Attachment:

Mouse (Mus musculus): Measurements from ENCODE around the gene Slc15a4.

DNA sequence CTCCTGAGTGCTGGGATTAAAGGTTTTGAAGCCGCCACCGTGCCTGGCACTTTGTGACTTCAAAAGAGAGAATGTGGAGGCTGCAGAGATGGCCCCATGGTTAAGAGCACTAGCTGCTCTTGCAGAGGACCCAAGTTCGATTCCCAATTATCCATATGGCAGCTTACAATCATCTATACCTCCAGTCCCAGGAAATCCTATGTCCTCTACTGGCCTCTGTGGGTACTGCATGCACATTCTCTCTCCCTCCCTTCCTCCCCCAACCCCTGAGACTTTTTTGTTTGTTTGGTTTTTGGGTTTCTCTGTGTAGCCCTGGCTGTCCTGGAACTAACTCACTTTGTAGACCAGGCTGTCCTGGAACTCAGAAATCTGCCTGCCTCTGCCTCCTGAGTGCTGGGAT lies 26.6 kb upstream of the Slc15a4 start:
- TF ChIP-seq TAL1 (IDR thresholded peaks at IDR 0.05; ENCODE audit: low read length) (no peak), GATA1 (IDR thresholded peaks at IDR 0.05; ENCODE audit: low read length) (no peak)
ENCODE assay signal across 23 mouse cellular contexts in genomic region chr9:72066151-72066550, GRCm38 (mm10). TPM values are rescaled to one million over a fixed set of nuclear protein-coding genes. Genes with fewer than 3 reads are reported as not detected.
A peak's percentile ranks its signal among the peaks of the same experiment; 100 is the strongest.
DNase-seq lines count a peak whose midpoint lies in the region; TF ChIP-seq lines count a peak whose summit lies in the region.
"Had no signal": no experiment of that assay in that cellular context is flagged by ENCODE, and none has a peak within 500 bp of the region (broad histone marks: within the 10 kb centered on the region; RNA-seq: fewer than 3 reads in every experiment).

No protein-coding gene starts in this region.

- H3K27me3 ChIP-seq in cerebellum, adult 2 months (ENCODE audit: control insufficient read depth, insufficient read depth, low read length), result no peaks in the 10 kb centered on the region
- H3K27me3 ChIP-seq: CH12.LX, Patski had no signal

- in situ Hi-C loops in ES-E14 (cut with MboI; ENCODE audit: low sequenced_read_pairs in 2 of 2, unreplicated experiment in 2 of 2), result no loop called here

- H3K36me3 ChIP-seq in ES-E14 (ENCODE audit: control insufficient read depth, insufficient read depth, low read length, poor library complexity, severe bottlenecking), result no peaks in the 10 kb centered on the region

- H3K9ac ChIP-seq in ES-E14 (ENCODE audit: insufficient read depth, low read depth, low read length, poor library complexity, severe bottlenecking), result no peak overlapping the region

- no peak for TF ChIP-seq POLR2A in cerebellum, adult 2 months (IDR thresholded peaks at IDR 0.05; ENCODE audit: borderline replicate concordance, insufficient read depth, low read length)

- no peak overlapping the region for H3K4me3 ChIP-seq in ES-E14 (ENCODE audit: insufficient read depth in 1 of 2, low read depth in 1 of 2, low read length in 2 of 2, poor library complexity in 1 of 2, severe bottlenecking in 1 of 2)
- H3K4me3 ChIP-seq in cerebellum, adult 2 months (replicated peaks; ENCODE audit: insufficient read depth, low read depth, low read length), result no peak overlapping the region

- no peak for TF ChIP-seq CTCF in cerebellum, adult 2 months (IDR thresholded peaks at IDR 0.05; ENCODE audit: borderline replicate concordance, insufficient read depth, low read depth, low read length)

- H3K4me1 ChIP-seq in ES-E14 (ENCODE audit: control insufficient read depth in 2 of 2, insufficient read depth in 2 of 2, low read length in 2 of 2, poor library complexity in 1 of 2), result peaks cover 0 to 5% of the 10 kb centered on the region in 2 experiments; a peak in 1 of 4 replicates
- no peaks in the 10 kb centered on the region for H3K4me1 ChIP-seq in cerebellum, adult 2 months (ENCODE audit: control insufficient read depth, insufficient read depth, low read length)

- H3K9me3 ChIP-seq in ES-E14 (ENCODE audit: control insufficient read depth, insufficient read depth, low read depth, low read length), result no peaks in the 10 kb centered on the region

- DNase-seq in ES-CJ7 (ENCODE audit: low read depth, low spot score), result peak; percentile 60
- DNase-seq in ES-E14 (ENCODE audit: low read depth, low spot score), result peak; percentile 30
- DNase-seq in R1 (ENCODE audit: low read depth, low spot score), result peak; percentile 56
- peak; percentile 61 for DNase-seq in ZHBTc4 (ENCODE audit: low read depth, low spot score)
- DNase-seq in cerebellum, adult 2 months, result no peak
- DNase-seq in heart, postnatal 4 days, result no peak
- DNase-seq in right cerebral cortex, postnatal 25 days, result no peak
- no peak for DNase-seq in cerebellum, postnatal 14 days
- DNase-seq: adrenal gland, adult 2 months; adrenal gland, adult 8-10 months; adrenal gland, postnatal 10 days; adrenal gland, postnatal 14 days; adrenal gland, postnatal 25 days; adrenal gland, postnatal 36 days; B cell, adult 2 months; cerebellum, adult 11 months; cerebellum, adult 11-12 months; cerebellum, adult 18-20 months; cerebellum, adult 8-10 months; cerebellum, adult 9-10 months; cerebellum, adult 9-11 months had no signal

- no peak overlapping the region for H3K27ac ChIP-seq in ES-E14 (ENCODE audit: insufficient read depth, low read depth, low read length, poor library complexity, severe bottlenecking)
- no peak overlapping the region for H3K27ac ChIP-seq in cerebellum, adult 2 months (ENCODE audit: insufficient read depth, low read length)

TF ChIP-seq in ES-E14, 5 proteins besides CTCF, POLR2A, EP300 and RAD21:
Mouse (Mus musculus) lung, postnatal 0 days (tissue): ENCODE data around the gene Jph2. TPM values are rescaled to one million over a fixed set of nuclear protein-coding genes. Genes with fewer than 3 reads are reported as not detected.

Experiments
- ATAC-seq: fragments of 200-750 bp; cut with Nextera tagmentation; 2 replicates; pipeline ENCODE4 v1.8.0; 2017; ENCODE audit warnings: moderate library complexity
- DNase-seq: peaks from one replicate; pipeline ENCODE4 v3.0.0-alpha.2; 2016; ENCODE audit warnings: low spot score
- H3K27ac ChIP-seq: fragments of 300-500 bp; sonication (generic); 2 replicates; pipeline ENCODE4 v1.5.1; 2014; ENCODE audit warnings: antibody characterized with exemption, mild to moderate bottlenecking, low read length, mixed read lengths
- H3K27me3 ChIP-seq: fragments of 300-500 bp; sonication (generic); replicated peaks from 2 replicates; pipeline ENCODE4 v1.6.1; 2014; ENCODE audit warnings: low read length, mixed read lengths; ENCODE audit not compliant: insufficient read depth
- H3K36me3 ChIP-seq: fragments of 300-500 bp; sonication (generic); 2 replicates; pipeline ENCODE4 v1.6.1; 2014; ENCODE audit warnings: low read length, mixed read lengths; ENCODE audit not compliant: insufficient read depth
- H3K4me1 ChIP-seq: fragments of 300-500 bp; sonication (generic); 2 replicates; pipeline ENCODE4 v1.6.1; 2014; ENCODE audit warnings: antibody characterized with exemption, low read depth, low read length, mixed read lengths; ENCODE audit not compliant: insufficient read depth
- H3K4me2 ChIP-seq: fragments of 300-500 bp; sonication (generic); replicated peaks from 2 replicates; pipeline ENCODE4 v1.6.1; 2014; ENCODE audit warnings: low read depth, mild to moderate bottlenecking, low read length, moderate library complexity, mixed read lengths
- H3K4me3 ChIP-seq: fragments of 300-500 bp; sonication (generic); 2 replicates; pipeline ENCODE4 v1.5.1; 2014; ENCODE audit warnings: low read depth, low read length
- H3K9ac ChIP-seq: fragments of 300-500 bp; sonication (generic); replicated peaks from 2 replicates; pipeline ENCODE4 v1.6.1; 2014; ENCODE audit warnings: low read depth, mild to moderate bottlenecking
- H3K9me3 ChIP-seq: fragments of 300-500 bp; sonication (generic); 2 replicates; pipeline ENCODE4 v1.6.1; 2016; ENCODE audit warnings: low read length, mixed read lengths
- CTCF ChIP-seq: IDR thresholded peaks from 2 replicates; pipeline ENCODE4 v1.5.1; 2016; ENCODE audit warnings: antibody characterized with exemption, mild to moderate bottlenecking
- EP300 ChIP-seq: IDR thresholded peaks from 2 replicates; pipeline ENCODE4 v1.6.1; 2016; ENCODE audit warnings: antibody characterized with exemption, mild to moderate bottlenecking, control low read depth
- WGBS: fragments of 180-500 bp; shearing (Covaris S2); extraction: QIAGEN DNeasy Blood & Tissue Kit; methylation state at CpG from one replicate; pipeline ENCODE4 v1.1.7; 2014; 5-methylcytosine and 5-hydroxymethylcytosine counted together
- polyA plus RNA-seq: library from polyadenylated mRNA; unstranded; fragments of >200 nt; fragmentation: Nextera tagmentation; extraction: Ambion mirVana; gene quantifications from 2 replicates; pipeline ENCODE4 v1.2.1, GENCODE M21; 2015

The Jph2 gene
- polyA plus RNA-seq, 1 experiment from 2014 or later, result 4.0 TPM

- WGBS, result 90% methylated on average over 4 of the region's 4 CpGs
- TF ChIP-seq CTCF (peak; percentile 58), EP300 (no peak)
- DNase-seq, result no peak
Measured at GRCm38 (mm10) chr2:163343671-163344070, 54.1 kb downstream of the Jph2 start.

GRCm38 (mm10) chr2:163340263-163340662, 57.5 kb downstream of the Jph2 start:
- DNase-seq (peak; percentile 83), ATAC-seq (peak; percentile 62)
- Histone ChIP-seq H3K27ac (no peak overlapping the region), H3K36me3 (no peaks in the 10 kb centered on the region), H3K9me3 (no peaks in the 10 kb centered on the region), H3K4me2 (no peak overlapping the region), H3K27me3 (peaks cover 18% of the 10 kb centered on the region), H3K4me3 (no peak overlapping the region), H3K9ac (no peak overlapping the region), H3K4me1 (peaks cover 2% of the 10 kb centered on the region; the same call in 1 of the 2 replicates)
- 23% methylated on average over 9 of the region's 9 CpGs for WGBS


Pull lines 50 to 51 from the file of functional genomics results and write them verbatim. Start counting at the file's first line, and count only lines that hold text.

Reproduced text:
- polyA plus RNA-seq, 1 experiment from 2014 or later, result 4.0 TPM

- WGBS, result 90% methylated on average over 4 of the region's 4 CpGs